This material covers Chapter 6: Exponential and Logarithmic Funcitons chapter of the OpenStax College Algebra Text. This module contains an overview of learning objectives mapped to the OTM state standards, worksheets that correspond to chapter sections, interactive Desmos Activities that pair with the chapter, and a list of supplemental videos that correspond to the chapter content.Image by Arek Socha from Pixabay
This course explores natural and electric lighting that integrates occupant comfort, energy efficiency and daylight availability in an architectural context. Students are asked to evaluate daylighting in real space and simulations, and also high dynamic range photography and physical model building.
" This course will guide graduate students through the process of using rapid prototyping and CAD/CAM devices in a studio environment. The class has a theoretical focus on machine use within the process of design. Each student is expected to have completed one graduate level of design computing with a full understanding of solid modeling in CAD. Students are also expected to have completed at least one graduate design studio."
This course provides a review of physical, chemical, ecological, and economic principles used to examine interactions between humans and the natural environment. Mass balance concepts are applied to ecology, chemical kinetics, hydrology, and transportation; energy balance concepts are applied to building design, ecology, and climate change; and economic and life cycle concepts are applied to resource evaluation and engineering design. Numerical models are used to integrate concepts and to assess environmental impacts of human activities. Problem sets involve development of MATLABĺ¨ models for particular engineering applications. Some experience with computer programming is helpful but not essential.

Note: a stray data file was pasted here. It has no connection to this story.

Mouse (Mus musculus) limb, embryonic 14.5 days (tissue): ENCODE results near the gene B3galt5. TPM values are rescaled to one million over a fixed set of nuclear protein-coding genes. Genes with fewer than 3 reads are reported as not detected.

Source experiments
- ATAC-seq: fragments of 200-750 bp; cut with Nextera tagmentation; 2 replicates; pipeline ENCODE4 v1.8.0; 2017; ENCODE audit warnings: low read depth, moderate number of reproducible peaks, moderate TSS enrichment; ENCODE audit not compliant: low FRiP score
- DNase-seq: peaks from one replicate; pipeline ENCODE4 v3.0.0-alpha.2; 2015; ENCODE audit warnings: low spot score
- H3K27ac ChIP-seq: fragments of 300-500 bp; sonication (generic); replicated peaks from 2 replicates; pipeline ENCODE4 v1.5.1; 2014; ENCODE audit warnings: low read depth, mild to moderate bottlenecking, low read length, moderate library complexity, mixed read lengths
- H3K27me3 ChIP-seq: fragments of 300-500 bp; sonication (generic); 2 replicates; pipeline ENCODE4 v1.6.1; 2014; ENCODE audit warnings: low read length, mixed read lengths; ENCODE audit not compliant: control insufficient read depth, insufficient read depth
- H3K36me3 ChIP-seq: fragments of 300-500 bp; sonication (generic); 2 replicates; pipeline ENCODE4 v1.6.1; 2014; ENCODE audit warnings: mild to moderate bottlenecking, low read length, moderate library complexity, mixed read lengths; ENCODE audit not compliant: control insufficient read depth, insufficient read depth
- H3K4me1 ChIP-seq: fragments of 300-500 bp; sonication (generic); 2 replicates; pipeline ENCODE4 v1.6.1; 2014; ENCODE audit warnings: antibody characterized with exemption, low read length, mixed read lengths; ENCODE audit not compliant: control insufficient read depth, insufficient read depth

" This intensive micro-subject provides the necessary skills in Microsoftĺ¨ Excel spreadsheet modeling for ESD.71 Engineering Systems Analysis for Design. Its purpose is to bring entering students up to speed on some of the advanced techniques that we routinely use in analysis. It is motivated by our experience that many students only have an introductory knowledge of Excel, and thus waste a lot of time thrashing about unproductively. Many people think they know Excel, but overlook many efficient tools, such as Data Table and Goal Seek. It is also useful for a variety of other subjects."
This course will focus on understanding aspects of modern technology displaying exponential growth curves and the impact on global quality of life through a weekly updated class project integrating knowledge and providing practical tools for political and business decision-making concerning new aspects of bioengineering, personalized medicine, genetically modified organisms, and stem cells. Interplays of economic, ethical, ecological, and biophysical modeling will be explored through multi-disciplinary teams of students, and individual brief reports.